by Nina Myers as told to David Parmer
It isn’t easy to lose a parent. Today there are many social welfare agencies that provide help and assistance to families that suffer the loss of a wage-earning parent. There are agencies that provide food stamps, rent assistance, free medical care, coupons for milk, payment for utilities, child care assistance, free lunches and textbooks at school, free transportation to school, vouchers for clothing and of course money, either in the form of welfare checks or social security checks. It is difficult today, visibly, to discern a child who is supported by his parents and a child who is supported solely by social welfare agencies.
Left: Nina Smarr
Below, right: Abia and Margaret Etta (Cunningham) Holbert
Left: Margaret Etta and Abia with grandchildren Angela and Helen Ellyson
Below right: portrait of Etta Holbert made from photo at left.
Mrs. Holbert was the daughter of Enoch and Mary (Kiley) Cunningham, a farm family of Clover Fork, whose farm was at the railroad tunnel near Chapman. Born in 1873, Mrs. Holbert received four years of education in a log school house on Abram’s Run. Despite this meager education, she never stopped learning until her death. She was 62 years old when I arrived at her home on Clover Fork in 1935.
From the start of my relationship with Mrs. Holbert, I was made to feel a part of her family. Her four natural children and her step daughter were all adults and had left home and had successful careers. She may have still had that maternal yearning which is perhaps why she received me so warmly and sought to make sure that my life would be secure and productive as she would have for a child of her own.
Although Mrs. Holbert shied away from public speaking herself, she always encouraged me to participate in school activities involving public speaking, whether it were plays at school or participation in school or public activities where communication was important. I particularly recall an occasion of a school play at Walkersville High School one rainy night when the Clover Fork hill was slippery and muddy from an incessant rain. I had stayed at school to prepare for the play and I was fearful that Mr. and Mrs. Holbert would not be able to make it to the play because of the horrible road conditions. Despite the inclement weather and worse road conditions, I was much relieved and honored when someone brought Fred Holbert’s Stetson hat backstage which was to be a prop in the play, which meant that my foster parents braved the elements to attend the play.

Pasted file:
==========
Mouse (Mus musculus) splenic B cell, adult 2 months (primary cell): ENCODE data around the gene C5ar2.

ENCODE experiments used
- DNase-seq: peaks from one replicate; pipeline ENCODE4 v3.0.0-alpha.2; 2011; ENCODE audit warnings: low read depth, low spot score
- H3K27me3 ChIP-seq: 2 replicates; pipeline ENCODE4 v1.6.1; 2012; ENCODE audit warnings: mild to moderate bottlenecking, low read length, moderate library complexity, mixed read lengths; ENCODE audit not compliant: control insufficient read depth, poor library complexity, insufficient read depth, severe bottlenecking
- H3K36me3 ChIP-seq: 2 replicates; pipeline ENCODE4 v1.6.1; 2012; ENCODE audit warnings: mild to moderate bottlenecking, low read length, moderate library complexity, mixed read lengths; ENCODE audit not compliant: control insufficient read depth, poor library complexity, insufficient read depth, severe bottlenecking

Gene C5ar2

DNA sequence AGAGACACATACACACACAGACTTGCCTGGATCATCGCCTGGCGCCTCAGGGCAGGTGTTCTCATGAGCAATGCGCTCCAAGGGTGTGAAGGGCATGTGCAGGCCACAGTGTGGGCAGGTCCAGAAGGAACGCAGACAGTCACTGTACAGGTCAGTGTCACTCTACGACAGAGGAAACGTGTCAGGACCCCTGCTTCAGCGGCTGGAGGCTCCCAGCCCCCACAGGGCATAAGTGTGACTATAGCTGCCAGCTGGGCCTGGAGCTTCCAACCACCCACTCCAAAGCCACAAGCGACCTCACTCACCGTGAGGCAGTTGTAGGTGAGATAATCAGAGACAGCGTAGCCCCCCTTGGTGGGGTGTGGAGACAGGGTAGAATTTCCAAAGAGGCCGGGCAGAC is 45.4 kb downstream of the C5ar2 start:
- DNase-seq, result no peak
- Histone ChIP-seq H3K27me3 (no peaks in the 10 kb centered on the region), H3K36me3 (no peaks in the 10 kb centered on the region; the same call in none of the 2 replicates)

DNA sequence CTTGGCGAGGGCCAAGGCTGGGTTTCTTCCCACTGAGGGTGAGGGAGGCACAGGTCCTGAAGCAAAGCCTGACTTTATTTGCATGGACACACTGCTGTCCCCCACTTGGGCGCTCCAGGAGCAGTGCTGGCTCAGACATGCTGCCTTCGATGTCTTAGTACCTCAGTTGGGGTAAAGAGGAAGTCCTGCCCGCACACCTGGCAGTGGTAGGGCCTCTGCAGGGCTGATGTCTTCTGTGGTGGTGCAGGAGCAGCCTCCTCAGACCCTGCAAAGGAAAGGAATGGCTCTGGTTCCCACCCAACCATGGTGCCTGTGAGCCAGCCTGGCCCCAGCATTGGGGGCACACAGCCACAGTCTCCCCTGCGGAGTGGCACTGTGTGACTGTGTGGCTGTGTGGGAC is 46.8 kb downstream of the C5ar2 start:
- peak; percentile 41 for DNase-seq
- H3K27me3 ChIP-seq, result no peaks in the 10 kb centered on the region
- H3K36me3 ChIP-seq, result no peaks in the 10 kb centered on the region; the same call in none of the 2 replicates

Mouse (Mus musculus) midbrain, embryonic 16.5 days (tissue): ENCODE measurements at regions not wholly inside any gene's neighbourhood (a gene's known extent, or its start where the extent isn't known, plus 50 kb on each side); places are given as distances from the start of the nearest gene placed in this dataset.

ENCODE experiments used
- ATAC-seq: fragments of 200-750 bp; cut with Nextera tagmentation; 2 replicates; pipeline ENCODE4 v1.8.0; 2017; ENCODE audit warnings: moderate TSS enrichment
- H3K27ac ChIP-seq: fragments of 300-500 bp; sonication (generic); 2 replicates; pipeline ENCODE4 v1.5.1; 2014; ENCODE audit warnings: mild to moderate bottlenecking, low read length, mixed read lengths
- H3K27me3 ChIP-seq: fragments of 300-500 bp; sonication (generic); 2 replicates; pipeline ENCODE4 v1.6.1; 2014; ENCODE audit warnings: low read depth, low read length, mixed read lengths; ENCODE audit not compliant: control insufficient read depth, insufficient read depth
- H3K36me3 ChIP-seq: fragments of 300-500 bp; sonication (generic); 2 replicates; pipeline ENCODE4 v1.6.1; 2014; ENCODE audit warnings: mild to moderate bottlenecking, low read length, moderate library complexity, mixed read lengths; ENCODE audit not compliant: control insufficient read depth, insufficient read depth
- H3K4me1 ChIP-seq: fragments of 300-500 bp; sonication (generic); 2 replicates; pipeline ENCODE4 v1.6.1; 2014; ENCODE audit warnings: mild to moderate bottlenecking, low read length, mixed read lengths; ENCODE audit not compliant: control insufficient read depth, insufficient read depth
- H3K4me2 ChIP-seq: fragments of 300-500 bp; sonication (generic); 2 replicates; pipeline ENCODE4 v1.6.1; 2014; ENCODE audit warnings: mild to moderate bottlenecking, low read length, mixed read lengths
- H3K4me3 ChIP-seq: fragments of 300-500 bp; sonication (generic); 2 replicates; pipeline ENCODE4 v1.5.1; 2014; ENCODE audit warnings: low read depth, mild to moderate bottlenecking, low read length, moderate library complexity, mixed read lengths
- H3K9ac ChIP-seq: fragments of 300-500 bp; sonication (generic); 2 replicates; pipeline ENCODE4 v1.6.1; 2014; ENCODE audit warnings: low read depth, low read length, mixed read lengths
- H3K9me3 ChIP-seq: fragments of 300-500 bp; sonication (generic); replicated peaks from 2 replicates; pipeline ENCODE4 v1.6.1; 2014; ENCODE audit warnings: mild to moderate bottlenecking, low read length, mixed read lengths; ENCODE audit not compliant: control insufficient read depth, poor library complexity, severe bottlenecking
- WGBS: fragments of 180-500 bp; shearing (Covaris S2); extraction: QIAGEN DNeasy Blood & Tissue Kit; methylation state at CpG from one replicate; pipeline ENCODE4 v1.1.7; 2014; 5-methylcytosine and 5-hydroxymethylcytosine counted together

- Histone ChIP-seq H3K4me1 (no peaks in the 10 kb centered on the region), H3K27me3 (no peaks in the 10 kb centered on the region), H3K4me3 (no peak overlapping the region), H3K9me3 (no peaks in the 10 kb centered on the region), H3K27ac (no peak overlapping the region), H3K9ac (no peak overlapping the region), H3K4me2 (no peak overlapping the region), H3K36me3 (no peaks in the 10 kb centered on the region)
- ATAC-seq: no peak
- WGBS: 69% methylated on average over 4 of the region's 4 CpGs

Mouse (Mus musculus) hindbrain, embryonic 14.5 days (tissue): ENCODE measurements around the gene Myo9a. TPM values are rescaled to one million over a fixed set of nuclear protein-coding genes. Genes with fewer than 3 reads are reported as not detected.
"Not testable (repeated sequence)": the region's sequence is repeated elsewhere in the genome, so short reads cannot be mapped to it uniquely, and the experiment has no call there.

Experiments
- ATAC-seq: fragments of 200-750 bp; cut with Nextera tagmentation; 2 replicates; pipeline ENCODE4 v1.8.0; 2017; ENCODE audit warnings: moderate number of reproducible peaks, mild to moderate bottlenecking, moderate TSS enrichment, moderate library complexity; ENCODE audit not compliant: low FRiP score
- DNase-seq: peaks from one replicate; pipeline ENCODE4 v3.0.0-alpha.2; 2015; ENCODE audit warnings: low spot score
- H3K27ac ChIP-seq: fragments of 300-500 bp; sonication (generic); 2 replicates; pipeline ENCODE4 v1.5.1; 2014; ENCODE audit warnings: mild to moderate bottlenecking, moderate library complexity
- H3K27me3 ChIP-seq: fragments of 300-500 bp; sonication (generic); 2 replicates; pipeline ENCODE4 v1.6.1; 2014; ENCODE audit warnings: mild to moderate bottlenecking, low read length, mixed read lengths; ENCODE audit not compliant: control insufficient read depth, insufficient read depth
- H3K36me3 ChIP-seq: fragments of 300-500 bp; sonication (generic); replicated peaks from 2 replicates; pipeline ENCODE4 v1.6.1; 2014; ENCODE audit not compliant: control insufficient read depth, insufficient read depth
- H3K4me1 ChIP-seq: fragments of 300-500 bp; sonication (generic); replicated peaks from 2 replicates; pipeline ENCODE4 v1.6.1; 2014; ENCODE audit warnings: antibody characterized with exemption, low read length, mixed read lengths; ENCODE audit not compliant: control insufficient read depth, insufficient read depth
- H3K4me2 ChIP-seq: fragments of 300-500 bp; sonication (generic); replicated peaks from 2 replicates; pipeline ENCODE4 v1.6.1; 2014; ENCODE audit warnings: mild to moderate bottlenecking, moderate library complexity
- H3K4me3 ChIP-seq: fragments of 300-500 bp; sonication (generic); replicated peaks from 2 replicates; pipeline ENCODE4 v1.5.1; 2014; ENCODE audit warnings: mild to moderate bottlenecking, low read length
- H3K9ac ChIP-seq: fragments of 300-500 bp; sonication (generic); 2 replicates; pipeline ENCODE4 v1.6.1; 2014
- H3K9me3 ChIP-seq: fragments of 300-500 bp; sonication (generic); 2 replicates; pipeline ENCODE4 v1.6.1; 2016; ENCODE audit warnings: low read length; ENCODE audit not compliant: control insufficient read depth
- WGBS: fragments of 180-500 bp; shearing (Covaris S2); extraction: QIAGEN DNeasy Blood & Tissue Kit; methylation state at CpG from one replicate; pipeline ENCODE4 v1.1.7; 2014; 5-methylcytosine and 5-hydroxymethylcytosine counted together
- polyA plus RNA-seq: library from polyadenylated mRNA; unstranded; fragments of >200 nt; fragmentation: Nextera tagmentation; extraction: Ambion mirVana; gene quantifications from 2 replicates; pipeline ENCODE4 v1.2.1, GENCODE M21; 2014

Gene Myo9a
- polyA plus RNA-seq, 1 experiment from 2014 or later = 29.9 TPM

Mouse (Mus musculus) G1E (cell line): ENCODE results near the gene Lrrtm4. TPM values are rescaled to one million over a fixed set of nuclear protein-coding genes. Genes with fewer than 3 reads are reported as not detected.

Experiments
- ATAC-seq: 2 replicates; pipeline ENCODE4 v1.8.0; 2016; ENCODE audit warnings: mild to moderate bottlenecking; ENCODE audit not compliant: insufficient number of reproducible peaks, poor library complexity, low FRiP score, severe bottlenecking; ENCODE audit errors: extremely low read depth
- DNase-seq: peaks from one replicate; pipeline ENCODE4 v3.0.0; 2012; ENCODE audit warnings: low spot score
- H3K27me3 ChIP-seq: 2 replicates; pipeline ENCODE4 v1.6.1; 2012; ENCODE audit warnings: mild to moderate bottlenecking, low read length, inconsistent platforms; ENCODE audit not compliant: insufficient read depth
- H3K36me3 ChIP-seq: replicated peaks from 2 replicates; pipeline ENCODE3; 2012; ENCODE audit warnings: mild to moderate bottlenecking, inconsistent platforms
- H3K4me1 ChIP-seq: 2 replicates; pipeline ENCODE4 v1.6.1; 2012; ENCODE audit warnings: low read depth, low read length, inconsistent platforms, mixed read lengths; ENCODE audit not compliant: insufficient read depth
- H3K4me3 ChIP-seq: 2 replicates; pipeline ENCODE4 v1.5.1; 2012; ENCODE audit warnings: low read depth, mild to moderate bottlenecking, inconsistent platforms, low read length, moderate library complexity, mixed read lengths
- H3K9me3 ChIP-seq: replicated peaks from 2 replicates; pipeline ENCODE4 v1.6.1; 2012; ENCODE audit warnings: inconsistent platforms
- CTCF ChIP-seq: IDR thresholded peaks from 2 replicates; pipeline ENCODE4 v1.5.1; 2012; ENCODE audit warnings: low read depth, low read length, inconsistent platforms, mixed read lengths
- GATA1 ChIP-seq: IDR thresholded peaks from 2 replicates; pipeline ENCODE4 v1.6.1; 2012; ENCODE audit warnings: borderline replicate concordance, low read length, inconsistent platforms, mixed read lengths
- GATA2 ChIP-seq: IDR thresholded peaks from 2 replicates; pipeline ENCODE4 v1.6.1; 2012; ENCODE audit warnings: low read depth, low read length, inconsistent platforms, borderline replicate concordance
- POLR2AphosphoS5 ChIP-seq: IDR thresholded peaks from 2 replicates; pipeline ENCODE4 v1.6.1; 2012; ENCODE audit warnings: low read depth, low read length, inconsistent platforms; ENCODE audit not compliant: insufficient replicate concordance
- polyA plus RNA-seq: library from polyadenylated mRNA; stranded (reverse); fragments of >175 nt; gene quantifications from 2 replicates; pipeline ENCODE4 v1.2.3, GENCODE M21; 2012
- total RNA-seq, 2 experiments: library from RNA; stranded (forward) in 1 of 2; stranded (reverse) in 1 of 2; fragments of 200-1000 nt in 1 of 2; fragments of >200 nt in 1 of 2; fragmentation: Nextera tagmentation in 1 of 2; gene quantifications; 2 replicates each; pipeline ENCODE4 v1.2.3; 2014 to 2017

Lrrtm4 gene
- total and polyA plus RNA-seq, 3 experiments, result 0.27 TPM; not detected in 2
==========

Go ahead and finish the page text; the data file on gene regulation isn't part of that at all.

Left: Margaret Etta with son Robert's family in Nebraska
Mr. Holbert died in 1943 and Mrs. Holbert passed away in 1950. I am quite proud to say that I am the foster daughter of Margaret Etta and Abia Holbert of Clover Fork.
In Memory of Abia B. Holbert
By Nina Smarr Craig
We think of our fathers in this valley below
Who toiled to keep families together.
They worked with their hands from morning til night,
No matter what kind of weather.
Their word was their honor, each neighbor their friend,
Who they helped through sickness and health.
They had enough of God’s blessings in store;
Not one of them searching for wealth.
We sat on a bench at the table
And doubled or tripled in bed.
There was always room for everyone
And each of us amply fed.
Our Dad’s had their worries as we know now,
But they silently went on their way
And taught all us children honesty and truth
And knew the reverence to pray.
We respected the church, the older folk,
The teacher, the school and such.
What we learned from our Dads no words can explain;
By a good example was the way we were trained.
They never saw New York or Paris
Or yearned for the bright city lights;
Orlando, Clover Fork was home;
Their jobs, their family, their life.
We’re scattered now all over the world,
The offspring of these great men.
We hope we have left an impression somewhere
As they did for us back then.
We thank God today for the Dad we had,
With memories so precious and rare.
We could search the world over and never could find
A Dad like ours anywhere.